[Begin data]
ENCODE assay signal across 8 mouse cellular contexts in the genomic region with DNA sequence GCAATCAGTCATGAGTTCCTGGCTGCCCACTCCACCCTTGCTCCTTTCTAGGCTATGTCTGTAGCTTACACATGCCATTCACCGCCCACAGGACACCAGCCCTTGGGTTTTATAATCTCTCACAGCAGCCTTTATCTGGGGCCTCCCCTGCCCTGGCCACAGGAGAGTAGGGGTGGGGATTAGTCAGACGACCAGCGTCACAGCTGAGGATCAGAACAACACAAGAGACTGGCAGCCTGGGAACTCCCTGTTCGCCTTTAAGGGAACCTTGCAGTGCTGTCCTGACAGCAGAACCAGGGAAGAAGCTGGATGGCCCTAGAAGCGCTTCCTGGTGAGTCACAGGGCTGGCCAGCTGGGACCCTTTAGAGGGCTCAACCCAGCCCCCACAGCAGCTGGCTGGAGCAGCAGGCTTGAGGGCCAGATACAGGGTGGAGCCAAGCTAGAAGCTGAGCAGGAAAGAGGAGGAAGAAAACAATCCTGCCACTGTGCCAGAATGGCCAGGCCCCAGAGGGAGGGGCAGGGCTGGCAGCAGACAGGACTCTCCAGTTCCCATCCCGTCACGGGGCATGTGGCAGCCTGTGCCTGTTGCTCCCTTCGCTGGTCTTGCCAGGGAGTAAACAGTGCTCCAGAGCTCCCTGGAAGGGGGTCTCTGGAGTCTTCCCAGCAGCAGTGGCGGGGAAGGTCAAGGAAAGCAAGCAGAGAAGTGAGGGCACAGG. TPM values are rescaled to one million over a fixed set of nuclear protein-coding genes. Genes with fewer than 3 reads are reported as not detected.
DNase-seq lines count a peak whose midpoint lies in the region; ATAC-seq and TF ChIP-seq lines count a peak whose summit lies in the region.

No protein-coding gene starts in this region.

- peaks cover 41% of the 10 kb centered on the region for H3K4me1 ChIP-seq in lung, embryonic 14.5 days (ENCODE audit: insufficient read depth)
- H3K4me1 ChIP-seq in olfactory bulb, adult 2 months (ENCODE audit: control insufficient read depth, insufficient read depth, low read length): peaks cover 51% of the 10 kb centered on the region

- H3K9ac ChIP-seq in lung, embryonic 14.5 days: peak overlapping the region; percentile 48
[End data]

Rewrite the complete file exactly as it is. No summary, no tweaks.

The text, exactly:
ENCODE assay signal across 8 mouse cellular contexts in the genomic region with DNA sequence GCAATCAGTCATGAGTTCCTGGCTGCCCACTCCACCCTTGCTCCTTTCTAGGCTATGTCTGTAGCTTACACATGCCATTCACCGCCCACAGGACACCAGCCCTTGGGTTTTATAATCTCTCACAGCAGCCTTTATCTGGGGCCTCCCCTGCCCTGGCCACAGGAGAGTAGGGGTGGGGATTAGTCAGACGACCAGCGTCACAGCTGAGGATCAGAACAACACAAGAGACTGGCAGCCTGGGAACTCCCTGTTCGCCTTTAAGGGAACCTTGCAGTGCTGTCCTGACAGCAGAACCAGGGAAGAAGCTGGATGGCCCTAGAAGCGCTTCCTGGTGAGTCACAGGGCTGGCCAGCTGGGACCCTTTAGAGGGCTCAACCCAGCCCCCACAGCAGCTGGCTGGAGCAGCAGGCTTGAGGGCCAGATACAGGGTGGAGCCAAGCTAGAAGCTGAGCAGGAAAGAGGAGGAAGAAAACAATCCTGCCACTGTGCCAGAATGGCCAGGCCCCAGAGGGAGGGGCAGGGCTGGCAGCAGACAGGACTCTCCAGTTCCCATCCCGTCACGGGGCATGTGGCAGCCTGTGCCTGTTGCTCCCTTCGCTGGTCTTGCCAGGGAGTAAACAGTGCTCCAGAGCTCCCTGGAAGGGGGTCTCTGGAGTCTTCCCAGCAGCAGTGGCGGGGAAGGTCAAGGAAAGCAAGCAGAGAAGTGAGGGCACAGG. TPM values are rescaled to one million over a fixed set of nuclear protein-coding genes. Genes with fewer than 3 reads are reported as not detected.
DNase-seq lines count a peak whose midpoint lies in the region; ATAC-seq and TF ChIP-seq lines count a peak whose summit lies in the region.

No protein-coding gene starts in this region.

- peaks cover 41% of the 10 kb centered on the region for H3K4me1 ChIP-seq in lung, embryonic 14.5 days (ENCODE audit: insufficient read depth)
- H3K4me1 ChIP-seq in olfactory bulb, adult 2 months (ENCODE audit: control insufficient read depth, insufficient read depth, low read length): peaks cover 51% of the 10 kb centered on the region

- H3K9ac ChIP-seq in lung, embryonic 14.5 days: peak overlapping the region; percentile 48